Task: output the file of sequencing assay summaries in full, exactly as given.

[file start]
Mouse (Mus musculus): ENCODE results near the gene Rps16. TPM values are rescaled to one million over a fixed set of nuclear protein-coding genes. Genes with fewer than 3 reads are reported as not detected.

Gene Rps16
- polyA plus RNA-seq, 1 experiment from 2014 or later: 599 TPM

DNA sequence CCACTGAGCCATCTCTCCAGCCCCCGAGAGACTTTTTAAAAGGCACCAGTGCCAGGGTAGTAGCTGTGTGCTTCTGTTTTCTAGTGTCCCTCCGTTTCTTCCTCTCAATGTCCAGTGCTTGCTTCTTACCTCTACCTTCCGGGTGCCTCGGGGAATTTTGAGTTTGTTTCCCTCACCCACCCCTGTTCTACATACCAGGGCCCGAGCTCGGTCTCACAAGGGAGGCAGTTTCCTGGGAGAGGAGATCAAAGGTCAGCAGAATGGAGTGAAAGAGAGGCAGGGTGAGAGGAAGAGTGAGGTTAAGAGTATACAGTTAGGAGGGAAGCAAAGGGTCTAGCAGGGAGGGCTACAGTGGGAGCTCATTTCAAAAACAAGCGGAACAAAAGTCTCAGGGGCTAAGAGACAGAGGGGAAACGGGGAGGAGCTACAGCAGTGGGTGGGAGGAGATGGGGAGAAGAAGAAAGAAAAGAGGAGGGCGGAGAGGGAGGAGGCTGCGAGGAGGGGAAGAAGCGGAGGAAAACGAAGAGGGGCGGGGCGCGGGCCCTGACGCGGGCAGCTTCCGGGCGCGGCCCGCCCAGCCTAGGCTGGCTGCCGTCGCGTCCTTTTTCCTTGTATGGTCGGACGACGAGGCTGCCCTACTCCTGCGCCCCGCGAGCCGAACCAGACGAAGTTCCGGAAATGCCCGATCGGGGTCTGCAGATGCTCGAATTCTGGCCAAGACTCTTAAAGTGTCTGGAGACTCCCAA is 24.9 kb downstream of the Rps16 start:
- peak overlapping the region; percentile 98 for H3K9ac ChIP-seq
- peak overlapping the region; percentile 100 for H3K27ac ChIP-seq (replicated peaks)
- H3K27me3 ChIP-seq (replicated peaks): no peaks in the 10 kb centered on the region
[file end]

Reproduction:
Mouse (Mus musculus): ENCODE results near the gene Rps16. TPM values are rescaled to one million over a fixed set of nuclear protein-coding genes. Genes with fewer than 3 reads are reported as not detected.

Gene Rps16
- polyA plus RNA-seq, 1 experiment from 2014 or later: 599 TPM

DNA sequence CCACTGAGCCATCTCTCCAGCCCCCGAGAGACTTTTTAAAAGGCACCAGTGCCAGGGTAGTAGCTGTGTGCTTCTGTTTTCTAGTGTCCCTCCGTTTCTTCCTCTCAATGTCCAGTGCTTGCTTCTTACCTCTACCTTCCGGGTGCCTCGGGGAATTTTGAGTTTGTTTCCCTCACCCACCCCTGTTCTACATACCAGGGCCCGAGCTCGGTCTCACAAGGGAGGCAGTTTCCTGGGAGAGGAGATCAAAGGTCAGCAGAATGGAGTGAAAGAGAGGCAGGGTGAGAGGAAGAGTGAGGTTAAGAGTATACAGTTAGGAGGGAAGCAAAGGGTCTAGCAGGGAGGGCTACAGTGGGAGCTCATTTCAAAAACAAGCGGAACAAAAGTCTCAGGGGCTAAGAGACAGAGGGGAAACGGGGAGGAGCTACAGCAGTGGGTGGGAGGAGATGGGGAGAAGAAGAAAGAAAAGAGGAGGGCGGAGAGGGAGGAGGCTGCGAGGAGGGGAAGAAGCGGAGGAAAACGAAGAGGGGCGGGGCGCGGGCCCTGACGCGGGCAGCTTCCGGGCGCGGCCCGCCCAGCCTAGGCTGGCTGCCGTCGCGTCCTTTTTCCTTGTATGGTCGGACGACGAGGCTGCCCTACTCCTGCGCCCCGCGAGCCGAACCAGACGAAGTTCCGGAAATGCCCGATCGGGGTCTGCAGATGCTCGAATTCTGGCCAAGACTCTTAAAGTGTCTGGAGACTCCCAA is 24.9 kb downstream of the Rps16 start:
- peak overlapping the region; percentile 98 for H3K9ac ChIP-seq
- peak overlapping the region; percentile 100 for H3K27ac ChIP-seq (replicated peaks)
- H3K27me3 ChIP-seq (replicated peaks): no peaks in the 10 kb centered on the region